This is the first "road test" at about 20 mph. Video = "911 Barrelling.m4v"
Picture of 911 in 2003, Picture of 911 in 2003. Picture of 911 engine compartment with ICE, then empty, then Motor, then with controller, wiring and DC-DC converter. Picture of Helen/Tesla along side the 911 EV. The existing 2.0 liter engine with 300,000+ miles, but still running every day without bad smoke or oil leaks visible.1967 911 EV idea hatched ~July 2013 after HHP Tesla example.
Test drive '82 911 built by HPEVS, Investigated Suppliers of motor, controller, batteries, charger, books on EV, and advice from all of the above.
Decided on and ordered AC motor/DC-3 phase, controller to convert Battery Pack >48VDC, Lithium Ion batteries, and Battery Pack charger. cost ~ $12K.
Bench tested charging 48 LIon Pack x 3.2.VDC = ~155VDC. Destroyed 4 3.2VDC cells due to not understanding initial balancing of Lion batteries individually, group of 4 out of a group of 48. I took bad advice to "Not need aBattery Management System". Getting educated the hard way I ordered a Battery Management System (BMS) system and learned from that documentation and from "Tech Support" what I needed to know about Lithium Ion batteries. Cost ~ $1.2K. Unrecoverable damage ~ 4 x $170 = $680.
The bench test was completed around October 2014. The 15 month time frame without age related surgeries would have been about 2 months.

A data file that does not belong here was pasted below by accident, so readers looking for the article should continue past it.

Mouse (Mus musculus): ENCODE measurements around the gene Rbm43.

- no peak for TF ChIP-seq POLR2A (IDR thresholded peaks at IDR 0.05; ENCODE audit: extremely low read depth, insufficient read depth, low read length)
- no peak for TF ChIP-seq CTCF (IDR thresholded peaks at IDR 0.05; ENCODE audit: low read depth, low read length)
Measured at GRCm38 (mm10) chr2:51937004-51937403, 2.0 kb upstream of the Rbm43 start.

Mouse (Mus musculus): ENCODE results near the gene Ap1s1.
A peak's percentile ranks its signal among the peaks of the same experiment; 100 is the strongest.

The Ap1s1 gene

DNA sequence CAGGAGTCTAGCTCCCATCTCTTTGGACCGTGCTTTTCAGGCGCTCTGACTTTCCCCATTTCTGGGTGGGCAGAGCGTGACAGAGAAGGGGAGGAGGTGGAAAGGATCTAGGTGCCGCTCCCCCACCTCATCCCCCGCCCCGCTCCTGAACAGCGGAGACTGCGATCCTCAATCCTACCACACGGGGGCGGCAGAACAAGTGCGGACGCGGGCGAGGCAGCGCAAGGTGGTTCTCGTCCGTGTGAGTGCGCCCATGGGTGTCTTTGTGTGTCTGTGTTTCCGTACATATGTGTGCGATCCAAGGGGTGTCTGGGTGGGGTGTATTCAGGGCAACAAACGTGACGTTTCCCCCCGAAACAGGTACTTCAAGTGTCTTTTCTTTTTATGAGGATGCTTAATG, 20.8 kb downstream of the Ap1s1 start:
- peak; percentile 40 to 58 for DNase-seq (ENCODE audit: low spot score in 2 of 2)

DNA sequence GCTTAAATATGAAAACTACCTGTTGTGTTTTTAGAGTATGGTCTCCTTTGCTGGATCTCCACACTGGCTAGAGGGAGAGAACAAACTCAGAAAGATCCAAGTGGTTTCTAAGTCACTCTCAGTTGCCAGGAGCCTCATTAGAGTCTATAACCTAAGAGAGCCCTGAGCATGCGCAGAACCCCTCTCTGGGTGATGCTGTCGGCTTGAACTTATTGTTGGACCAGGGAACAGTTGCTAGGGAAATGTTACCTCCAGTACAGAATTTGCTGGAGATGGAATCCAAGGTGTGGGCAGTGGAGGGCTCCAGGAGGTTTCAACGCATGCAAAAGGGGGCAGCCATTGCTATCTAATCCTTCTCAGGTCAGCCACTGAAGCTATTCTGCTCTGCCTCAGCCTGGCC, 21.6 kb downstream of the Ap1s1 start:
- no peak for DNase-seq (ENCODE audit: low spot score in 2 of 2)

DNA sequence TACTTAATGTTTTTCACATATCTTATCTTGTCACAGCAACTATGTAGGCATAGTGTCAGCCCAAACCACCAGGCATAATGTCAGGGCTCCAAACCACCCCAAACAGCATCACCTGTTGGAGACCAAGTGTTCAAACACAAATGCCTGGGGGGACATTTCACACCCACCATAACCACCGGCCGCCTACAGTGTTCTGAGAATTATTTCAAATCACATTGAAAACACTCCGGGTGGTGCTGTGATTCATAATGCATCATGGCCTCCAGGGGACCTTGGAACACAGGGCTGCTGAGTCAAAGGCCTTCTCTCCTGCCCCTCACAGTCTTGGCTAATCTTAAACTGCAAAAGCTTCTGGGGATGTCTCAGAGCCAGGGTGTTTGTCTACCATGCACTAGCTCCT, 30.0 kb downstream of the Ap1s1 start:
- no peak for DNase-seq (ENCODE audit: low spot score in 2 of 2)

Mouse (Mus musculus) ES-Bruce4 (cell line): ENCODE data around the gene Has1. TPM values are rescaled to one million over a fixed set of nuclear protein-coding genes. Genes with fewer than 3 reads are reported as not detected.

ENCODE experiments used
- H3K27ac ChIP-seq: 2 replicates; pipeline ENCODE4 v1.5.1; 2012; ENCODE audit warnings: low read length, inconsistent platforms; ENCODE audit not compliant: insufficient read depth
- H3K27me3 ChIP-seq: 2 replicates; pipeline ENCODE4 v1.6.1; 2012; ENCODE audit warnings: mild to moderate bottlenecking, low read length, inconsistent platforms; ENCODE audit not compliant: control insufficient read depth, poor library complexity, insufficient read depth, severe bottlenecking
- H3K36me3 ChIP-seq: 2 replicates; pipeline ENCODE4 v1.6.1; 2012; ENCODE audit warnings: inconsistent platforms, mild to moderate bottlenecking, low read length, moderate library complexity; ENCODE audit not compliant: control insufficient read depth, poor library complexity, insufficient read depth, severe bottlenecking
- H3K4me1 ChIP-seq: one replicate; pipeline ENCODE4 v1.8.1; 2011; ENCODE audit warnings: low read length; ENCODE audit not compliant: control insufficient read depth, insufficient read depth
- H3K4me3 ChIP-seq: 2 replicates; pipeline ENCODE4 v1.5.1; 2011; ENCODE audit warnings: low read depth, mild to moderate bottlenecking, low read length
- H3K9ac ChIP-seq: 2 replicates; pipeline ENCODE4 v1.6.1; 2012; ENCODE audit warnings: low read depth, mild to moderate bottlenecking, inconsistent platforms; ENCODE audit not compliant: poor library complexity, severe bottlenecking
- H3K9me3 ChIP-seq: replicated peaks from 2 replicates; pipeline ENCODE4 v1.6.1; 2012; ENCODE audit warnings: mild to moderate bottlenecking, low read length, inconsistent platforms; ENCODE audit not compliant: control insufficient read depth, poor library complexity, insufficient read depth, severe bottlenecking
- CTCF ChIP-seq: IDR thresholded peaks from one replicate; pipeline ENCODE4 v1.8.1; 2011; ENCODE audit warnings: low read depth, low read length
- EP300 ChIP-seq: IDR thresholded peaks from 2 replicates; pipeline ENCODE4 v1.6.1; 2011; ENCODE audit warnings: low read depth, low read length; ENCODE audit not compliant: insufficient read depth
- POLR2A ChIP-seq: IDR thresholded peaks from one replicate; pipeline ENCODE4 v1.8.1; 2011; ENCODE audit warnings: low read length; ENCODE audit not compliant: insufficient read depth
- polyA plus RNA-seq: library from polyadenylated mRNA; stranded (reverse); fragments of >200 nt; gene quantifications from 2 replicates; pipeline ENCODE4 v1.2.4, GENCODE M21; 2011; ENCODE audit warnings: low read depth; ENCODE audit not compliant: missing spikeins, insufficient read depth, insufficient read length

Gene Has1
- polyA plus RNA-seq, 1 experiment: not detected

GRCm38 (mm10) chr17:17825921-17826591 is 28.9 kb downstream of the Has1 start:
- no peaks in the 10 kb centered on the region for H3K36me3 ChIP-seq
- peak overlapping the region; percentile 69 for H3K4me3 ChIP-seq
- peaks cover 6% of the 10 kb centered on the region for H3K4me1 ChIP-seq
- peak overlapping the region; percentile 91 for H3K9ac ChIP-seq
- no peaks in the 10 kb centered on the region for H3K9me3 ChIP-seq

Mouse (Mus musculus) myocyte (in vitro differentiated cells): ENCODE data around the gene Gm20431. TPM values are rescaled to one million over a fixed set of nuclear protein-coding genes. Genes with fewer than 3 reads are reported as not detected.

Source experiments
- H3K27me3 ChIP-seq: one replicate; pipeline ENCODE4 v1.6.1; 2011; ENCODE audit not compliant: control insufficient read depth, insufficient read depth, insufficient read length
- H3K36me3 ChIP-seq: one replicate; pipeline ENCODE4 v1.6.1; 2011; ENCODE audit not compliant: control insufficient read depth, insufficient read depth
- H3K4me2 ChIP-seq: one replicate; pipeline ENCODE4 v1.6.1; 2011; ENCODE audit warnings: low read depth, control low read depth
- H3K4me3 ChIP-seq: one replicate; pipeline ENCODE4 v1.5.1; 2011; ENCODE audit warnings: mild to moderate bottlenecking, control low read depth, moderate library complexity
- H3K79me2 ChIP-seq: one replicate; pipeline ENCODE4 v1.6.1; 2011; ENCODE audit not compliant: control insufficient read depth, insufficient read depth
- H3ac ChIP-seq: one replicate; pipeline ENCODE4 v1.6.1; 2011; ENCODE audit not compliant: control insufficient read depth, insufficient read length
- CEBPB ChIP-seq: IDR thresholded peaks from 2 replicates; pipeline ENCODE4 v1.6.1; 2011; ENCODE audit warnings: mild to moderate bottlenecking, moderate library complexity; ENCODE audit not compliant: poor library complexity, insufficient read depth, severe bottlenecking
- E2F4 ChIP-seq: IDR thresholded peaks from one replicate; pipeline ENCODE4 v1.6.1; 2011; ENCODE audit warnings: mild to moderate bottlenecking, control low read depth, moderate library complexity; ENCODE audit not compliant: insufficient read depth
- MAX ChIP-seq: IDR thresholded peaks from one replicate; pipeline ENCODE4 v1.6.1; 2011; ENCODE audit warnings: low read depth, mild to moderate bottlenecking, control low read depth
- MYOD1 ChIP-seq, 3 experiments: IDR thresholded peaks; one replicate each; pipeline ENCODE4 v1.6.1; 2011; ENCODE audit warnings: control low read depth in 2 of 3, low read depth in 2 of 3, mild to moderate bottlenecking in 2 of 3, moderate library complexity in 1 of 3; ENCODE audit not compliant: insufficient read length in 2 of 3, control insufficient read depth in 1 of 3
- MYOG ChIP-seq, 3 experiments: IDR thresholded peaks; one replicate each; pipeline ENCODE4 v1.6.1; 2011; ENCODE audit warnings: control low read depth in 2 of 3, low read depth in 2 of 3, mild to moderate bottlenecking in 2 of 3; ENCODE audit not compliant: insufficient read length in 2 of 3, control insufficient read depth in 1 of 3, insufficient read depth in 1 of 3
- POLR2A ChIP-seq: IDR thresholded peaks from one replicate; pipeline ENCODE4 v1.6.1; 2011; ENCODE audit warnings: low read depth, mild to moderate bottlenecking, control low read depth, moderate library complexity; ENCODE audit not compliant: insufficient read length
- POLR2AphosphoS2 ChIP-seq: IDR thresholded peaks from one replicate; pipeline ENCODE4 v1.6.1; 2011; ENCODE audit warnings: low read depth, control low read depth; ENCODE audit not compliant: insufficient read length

Removed ICE, everything related to gas and oil. Installed 3 phase HPEVS AC-51 motor along with a Curtis Instruments converter fitting the motor to the transmission including a new Porsche 911 Flywheel, brake disk, pressure plate using existing 901 transmission and a 6"x6"x8" steel angle fitting the rear motormounting plate to the original ICE mounting plate secured conventionally to rear two engine mounting points. See pictures before and after. Installed 48 7.5lb batteries, in 4 wooden crate boxes. Two are mounted in the 2 jump seats behind the passenger and Driver. The other two are mounted in the front trunk. The batteries are in a series form with a 500 Amp fuse and a 500 Amp remote mechanical disconnect protecting the pack on the plus + side of the pack. The Curtis Instruments DC to 3 Phase controller with 12V supply driven logic. A 170VDC to 13.5VDC converter to keep a group of 12VDC conventional lead acid batteries charged so they may supply logic power to the motor controller, accessory power for lights, radio, clock windshield wiper, etc., and the BMS. 12VDC to 19VDC converter to provide power to a Dell laptop to be able to use Orion BMS very detailed monitoring of the batteries, charging, and discharging process.